If you care about your online presence in general – e.g., making your activities known to others, increase your network of contacts, improve job opportunities, etc., then you should think about having a profile on LinkedIn.
While LinkedIn is THE social network for businesses, it is up-and-coming for academics. Let me explain why it is valuable and how to get value from it.
With nearly 2 million academics on LinkedIn has network critical mass. (ResearchGate has about 3 million active accounts while Academia.edu has about 4 million). That critical mass is needed in order for you to get value.
Below are the 5 LinkedIn tweaks that will optimize the visibility of your profile.
Caring about your online presence means caring about Search Engine Optimization (SEO). Think of someone (government agency, private company, etc.) looking up an academic to learn about the their expertise.
LinkedIn has great Page Rank (think great SEO). What that means is that if you do a Google search for your name your LinkedIn profile should be near the top of the results. If it is not, then it is time to optimize.
Tweek 1: Public profile.
How is Google going to find you if you are hiding? It won’t. Therefore, you have to make your profile public. As Stacy Konkiel from Impact Story puts it a LinkedIn profile that nobody can find is not very useful.
Tweek 2: Vanity Url
When you are done rendering your profile public you should claim your personalized URL. Google just loves vanity URLs – as long is it includes your full name. While you are editing your public profile on the bottom right of that page is the link to customize your URL:
The result of your change should be something like this:
Tweek 3: Headline
There are three things that go with you when interacting with people on LinkedIn: Name, Photo & Headline. By default LinkedIn populates your headline with your current job title and where you work, e.g., “Professor of Microbiology at Cambridge University”. This type of headline is just not going to do. Why? Because it doesn’t showcase what value you have to offer.
The rule for what to write in your headline should be: “Why would someone contact me?”
To answer that question your headline should include your value proposition, claim your niche by including niche keywords, and be as succinct, specific, and as memorable as possible.
Here are some good examples (that I invented):
Computer Science Professor at Columbia University, Algorithm Guru and Author of “Algorithms You Can Love.”
Bestselling Author of “That Virus Will Catch You,” Dedicated to the Application of Digital Evolutionary in Microbiology.
Cognitive Scientist Researching Autism at Cambridge University. Open Access Advocate. Editor at PLoS One.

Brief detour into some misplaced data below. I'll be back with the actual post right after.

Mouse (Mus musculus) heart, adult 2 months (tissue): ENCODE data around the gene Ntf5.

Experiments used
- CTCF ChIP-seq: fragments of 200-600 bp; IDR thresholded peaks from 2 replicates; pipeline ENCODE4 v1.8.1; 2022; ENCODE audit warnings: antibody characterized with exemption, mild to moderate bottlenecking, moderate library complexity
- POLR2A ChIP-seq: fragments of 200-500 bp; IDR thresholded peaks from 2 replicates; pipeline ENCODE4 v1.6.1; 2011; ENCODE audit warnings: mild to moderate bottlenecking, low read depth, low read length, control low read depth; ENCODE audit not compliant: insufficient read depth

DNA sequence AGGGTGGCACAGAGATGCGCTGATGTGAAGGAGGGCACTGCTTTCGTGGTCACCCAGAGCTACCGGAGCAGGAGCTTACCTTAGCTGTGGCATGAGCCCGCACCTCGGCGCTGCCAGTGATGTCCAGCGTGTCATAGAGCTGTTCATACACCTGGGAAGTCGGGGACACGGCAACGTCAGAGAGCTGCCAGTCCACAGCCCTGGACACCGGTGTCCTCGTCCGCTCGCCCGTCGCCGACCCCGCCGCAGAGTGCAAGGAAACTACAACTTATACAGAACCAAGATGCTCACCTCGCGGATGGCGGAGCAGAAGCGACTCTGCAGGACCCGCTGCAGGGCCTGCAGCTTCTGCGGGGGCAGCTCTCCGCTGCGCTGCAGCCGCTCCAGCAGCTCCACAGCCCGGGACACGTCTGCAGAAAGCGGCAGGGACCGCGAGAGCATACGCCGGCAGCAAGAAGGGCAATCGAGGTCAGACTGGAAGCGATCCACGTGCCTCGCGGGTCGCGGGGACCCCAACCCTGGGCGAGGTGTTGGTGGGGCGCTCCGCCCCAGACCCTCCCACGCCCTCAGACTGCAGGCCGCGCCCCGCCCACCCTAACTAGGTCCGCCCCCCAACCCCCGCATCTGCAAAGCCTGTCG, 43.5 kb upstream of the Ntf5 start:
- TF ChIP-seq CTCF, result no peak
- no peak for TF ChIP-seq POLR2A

As an aside: Many academics are quite creative with their Twitter Bio while their LinkedIn Headline is not. This just doesn’t make sense. Consider 3 favorite academics on twitters their Bios on twitter range from clever (Sean Carroll) to informative (Vincent Racaniello) to partially promotional (Daniel Levitin:- note first part of bio is his book – “This is Your Brain on Music“). Now look at their LinkedIn headlines and notice the differences: Sean Carroll, Vincent Racaniello and Daniel Levitin.
Tweak 4: Links
Since Google loves LinkedIn (remember Page Rank), you should be adding website links to your Summary. This will not only improve the SEO of your LinkedIn profile, but it is also going to improve the SEO of whatever sites you link in your summary. In my summary, I have included links to my company’s website as well as my academia.edu profile and other social network profiles (Facebook, Google+ as well as personal and company twitter).
As an aside: Still don’t understand why you cannot add your ResearchGate profile as a link, it is just not clear how LinkedIn chooses the image to be associated with your link, and it is also currently impossible to change that linked image.
Tweak 5: Keywords
Improving the SEO of your LinkedIn profile (both internally and externally) is all about using the appropriate keywords for your niche; it is about taking advantage of the space (in characters) available in your Headline (120) , Summary (2000), Interests (1000) as Position Description in your Experience (2000).
Using keyword rich descriptions that highlight the value you have to offer for your niche in these 4 sections of your LinkedIn profile will dramatically improve the SEO of your profile.
Academics can get a great deal out of LinkedIn, but it requires several rather simple tweeks to make your account stand out in order to increase traffic to your profile via LinkedIn and Google searches.
Any questions or comments? Let me know and I will be sure to help you.
John L. Dennis, PhD CEO & Founder, Melioravit.